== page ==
Pregnancy and Parenting Features

Can Foster Children Siblings Be Adopted?

Not only can foster children who are siblings both be adopted, this is generally the best of all possible scenarios for the children involved, and often a very positive experience for the adopting parents, as well.

The largest benefit to adopting foster children who are siblings doesn’t necessarily come to the adoptive parents, however. No, the greatest benefits are to the siblings themselves. In many cases, that brother or sister is the only “real” family that the child may have left. Study after study has shown the benefits of keeping adopted siblings together, and have demonstrated the negative effects of splitting siblings. In only the most extreme circumstances should one sibling be adopted and the other not. While this may have been common practice in the early twentieth century, it is no longer practiced now except in extreme situations.

If you are trying to decide whether you can adopt foster children who are siblings, there are also some benefits to your family that you should consider. For example, you have already had the foster children in your home, you don'[t have to worry as much with matching the child to the family. You’ve already done that on your own. In addition, the process of adopting your foster children is often much easier and less expensive than adopting a baby. Many expenses are waived or at least reimbursed, from the cost of a home study to the cost of an attorney and even the cost of travel. Adopted children are also often able to receive a variety of aid, including Medicaid and Title IV assistance. In addition, it is possible that the siblings will be somewhat less likely to resent the adoptive family for taking away her birth family, as she still has an important part of that birth family with her.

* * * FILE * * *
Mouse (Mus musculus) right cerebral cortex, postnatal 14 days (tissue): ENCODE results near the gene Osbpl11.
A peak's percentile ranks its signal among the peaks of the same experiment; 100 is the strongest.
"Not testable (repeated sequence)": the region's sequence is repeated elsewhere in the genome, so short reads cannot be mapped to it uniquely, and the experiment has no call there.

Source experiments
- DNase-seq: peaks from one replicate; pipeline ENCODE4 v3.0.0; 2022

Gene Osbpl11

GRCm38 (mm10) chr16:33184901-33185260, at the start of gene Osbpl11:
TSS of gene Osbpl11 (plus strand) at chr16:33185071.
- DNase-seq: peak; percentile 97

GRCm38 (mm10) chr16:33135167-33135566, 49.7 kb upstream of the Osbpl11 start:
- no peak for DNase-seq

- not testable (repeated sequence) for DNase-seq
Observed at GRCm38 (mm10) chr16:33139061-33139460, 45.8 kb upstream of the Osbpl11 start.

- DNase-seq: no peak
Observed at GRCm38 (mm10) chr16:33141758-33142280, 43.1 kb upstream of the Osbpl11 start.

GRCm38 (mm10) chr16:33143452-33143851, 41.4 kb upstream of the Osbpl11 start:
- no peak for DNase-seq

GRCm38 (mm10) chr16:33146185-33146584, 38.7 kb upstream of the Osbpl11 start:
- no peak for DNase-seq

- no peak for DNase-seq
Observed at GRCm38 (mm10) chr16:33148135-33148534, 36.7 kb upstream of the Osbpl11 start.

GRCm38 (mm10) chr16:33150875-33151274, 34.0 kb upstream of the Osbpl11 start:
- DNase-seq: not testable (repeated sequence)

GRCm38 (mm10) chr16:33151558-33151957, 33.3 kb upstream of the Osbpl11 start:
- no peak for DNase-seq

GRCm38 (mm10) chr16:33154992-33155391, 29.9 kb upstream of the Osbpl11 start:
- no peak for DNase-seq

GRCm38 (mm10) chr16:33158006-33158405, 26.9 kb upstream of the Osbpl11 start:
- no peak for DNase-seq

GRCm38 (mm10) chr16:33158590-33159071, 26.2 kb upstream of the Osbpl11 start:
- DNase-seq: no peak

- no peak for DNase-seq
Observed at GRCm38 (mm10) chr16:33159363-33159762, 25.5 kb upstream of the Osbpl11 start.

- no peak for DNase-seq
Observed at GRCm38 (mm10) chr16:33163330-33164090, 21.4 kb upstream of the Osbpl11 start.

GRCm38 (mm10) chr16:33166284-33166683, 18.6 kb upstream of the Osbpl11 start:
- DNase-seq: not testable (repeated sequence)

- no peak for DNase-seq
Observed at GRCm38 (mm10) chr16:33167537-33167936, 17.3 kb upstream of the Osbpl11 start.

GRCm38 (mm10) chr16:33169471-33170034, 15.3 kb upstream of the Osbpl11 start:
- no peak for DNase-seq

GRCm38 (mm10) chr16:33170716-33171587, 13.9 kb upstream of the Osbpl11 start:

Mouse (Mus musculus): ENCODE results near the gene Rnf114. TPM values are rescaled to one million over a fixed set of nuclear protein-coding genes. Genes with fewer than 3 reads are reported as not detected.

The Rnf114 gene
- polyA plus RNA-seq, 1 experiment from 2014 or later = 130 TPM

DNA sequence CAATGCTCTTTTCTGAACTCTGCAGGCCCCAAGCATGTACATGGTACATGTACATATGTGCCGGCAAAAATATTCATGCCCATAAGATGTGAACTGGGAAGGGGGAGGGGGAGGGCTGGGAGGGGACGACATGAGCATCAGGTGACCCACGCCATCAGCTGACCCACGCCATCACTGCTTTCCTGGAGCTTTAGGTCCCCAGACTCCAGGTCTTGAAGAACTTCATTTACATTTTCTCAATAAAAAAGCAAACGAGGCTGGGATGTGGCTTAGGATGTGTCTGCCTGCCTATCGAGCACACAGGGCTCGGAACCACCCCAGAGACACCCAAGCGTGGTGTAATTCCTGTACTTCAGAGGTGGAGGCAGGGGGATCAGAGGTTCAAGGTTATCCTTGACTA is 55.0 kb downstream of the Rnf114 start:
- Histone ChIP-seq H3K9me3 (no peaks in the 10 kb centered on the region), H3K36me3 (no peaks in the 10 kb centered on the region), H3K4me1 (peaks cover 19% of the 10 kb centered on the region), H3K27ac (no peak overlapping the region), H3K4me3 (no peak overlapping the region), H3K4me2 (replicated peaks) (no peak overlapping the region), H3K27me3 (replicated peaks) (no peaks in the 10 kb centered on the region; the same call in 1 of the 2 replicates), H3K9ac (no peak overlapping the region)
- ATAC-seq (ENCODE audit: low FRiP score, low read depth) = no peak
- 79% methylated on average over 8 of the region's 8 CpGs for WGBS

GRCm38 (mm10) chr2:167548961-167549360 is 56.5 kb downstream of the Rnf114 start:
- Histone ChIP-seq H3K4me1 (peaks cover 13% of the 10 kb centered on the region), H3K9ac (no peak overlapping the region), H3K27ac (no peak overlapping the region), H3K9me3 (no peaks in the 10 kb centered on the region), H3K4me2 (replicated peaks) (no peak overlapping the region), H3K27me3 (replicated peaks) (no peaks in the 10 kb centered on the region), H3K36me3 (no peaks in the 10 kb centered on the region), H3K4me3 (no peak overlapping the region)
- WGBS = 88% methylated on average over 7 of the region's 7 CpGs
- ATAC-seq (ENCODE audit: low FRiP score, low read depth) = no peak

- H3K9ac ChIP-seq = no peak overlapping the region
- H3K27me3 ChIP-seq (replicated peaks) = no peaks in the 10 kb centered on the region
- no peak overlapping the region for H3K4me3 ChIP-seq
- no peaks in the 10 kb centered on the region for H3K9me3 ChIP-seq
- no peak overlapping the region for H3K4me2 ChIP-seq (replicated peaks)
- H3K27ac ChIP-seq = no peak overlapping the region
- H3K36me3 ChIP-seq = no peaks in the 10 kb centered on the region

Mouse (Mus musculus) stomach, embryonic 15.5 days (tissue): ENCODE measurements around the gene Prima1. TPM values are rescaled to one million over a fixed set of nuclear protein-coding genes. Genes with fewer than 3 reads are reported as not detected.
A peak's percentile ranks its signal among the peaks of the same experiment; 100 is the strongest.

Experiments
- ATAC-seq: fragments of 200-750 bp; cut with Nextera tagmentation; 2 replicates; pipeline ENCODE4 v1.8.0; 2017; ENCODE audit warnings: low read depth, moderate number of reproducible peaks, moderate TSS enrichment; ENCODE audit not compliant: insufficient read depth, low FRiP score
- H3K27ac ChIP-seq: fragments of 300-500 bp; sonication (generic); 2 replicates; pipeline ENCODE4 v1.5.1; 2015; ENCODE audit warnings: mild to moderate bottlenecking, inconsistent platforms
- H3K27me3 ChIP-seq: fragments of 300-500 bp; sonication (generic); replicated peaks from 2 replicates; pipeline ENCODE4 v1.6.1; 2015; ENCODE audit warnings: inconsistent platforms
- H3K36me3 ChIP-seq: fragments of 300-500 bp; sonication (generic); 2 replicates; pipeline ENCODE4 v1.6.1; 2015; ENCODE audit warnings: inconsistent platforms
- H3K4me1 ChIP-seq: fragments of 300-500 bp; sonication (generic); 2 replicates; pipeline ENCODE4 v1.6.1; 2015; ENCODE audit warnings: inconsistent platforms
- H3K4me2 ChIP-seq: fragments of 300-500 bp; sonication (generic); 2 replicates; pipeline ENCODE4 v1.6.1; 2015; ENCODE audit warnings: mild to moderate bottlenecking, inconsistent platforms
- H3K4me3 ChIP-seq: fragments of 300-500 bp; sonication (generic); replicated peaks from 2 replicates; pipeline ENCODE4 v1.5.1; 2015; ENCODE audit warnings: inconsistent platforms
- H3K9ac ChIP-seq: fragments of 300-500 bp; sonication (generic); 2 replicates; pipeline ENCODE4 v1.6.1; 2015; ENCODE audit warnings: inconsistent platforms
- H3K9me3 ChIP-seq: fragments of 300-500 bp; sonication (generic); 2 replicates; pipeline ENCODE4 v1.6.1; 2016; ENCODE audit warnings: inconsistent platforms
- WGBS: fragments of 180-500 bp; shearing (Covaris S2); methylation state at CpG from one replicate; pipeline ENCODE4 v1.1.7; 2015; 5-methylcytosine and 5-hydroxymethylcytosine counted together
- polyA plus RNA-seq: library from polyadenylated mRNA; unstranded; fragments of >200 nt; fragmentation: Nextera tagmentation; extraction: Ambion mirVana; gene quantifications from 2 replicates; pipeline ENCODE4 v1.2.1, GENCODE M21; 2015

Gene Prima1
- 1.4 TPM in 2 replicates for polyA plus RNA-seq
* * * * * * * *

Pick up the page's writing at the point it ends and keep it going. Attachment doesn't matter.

There are, also some negative parts about adopting foster children siblings. By their very nature of being siblings, potential adoptees are considered to be “special needs.” This does not mean that they have anything else wrong other than that they are siblings, but in many cases it does. It may be that one or both of the foster children siblings are disabled in one way or another. It is not uncommon for one child, often the older of the foster children siblings, to have experienced more profound effects of abuse or neglect than the younger sibling would have experienced.

Adopting siblings also multiplies expenses. Obviously, you need more space for two adopted children than you do for one. There are more activities, more parent-teacher meetings, more doctors’ appointments. Adopting siblings is a bigger commitment than adopting a single child.

Whether you decide to adopt foster children siblings or not, it is at least worth thinking about to see if it might fit your situation.

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